Abstract:The inverse relationship between time on the job and level of satisfaction is driven by the context of organizational decision making. Although Happiness is an inside job to be sure, there are things that can be done to improve organizational bonding and effectiveness.
The importance and methods are known.
1) Recognize that the workplace is probably were we spend much of our lives. We spend more time at work than we do sleeping or spending time with loved ones. We would think that workplace bonding would be top priority. Especially since brain science shows positively bonded employees have higher IQs and EQs since confrontation and fear put the human species into a fight or fight mode resulting in low IQ.
2) The context of the workplace is largely a function of decision making. Positive environments have A) clear elevating goals B) principled leadership C) collaborative environment D) adequate resources E) external support F) open communications G) opportunities for skill building.
The fact that we know the importance of the workplace and the steps to improve the operational context begs the question of why is their so little change to the decision making context of the American office place.
SOLUTION: Brain science finds that humans are social creatures that can actually find positive stimulation in work. The brain makes decisions first by associating feelings with memory that affect personal aspirations and beliefs. The majority of workers seek personal success based on work that aligns aspirations and beliefs with organizational goals.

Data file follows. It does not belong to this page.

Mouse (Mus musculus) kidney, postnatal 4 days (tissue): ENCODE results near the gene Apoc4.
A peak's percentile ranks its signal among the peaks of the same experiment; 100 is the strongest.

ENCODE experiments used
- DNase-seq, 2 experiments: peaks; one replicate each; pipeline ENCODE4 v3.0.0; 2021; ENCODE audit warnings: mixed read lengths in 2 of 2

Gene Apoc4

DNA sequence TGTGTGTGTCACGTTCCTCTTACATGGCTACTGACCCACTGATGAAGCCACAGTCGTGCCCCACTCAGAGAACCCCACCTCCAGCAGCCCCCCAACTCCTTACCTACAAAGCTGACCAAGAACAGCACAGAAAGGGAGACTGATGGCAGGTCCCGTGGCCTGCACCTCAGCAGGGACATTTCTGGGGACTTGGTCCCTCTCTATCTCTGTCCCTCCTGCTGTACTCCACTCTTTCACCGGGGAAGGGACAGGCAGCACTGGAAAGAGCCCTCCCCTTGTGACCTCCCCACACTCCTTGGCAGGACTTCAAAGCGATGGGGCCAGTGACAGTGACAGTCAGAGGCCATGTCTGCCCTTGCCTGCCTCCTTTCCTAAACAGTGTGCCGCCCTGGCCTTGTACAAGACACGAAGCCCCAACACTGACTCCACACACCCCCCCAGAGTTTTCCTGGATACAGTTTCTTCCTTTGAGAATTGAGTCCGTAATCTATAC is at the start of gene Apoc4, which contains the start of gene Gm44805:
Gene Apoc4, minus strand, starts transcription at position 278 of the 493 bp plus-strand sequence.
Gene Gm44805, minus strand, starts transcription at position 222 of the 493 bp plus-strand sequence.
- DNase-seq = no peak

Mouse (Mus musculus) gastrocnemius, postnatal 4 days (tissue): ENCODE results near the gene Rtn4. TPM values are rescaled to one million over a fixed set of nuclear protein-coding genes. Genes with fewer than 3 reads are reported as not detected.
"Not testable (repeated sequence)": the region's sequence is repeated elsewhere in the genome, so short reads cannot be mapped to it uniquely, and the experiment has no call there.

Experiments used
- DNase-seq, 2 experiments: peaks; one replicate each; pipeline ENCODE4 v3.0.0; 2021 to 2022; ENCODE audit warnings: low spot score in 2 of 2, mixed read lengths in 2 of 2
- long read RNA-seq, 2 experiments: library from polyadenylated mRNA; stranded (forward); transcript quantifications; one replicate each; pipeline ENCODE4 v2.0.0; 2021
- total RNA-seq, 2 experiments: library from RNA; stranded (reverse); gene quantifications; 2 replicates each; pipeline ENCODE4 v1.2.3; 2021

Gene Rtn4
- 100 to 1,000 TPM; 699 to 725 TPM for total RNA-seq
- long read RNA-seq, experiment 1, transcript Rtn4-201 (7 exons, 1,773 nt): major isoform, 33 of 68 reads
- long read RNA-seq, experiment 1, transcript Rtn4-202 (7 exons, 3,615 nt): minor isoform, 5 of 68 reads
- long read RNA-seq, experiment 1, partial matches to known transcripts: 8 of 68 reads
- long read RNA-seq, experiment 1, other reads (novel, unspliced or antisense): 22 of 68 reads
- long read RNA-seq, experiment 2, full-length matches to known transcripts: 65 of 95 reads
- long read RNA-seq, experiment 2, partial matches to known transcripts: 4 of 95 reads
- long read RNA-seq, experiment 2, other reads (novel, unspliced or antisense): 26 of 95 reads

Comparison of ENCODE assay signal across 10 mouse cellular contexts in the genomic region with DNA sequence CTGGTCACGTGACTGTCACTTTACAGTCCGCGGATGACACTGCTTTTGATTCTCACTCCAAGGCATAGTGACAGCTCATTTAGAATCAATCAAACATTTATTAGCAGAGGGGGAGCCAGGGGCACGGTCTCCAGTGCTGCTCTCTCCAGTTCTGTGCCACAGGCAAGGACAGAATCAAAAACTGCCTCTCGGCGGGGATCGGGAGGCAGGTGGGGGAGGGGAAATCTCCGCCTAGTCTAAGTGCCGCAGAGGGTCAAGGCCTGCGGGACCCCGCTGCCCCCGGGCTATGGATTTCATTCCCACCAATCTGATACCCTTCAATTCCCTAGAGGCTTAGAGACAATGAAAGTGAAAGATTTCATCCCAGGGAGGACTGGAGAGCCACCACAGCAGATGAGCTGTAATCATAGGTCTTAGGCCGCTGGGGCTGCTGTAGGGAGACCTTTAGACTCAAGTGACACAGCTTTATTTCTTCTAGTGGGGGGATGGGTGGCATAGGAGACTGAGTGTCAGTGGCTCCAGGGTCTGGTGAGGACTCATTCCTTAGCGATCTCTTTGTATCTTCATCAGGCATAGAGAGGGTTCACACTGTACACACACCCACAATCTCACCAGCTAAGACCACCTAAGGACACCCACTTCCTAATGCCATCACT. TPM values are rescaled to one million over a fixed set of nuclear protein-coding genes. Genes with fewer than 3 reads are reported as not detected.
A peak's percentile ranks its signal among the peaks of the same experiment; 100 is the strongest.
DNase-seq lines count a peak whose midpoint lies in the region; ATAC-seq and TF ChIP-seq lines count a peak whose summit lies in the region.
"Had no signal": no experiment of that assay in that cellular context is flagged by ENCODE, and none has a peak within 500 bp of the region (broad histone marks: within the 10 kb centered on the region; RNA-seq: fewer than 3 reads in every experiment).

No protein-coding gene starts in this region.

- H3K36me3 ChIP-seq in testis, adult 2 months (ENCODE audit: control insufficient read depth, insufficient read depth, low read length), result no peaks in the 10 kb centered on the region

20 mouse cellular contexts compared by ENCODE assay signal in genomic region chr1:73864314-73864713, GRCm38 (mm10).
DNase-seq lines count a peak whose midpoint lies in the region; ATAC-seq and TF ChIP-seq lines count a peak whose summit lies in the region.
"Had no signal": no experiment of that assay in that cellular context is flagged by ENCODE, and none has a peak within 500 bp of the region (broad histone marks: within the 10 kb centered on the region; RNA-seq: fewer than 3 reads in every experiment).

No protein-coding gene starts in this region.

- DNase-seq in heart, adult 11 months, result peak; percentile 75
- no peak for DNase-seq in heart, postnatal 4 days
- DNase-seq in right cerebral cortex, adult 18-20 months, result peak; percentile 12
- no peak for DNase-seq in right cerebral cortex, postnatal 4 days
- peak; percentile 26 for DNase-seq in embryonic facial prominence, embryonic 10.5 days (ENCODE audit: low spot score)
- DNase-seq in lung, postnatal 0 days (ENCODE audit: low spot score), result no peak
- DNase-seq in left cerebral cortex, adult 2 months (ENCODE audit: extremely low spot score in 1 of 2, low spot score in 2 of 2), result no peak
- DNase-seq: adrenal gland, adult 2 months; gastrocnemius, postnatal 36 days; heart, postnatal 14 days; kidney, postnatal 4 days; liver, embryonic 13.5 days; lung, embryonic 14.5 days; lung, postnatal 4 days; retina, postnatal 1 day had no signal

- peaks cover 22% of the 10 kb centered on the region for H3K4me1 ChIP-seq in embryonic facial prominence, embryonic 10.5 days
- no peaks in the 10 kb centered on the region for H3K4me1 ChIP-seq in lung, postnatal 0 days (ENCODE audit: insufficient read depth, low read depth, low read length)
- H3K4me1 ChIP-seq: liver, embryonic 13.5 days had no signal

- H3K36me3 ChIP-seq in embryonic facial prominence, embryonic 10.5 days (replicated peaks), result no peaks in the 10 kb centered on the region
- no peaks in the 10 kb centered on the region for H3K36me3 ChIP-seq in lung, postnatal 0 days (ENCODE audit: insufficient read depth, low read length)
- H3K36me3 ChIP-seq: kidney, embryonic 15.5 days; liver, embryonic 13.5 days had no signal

To achieve this the organization would likely need to have what was called a learning organization best described by Peter Senge of MIT.
The US Military applies this type of organization when training SEAL teams, rangers, special forces and other high functioning team driven units. As General Patton famously said, “Tell people what to do not how and they will surprise you with their ingenuity.”
Rare and often not crafty enough to rise to the Management Team level, collaborative types are easy targets for psychopathic (Hare) bureaucratic politicos rewarded by the top down regimental style of the 19th Century business mind. Collaborative management is the future whether it is an American future or not.
About the Author: Thad Cummins is a military veteran, business owner and scholar of organizational effectiveness. As a member of Generation X he was among the first generation to grow up with computers. His primary interest is the steady decline in US GDP since the Reagan Revolution. He works for EconomicGPS.com a think tank in Colorado.
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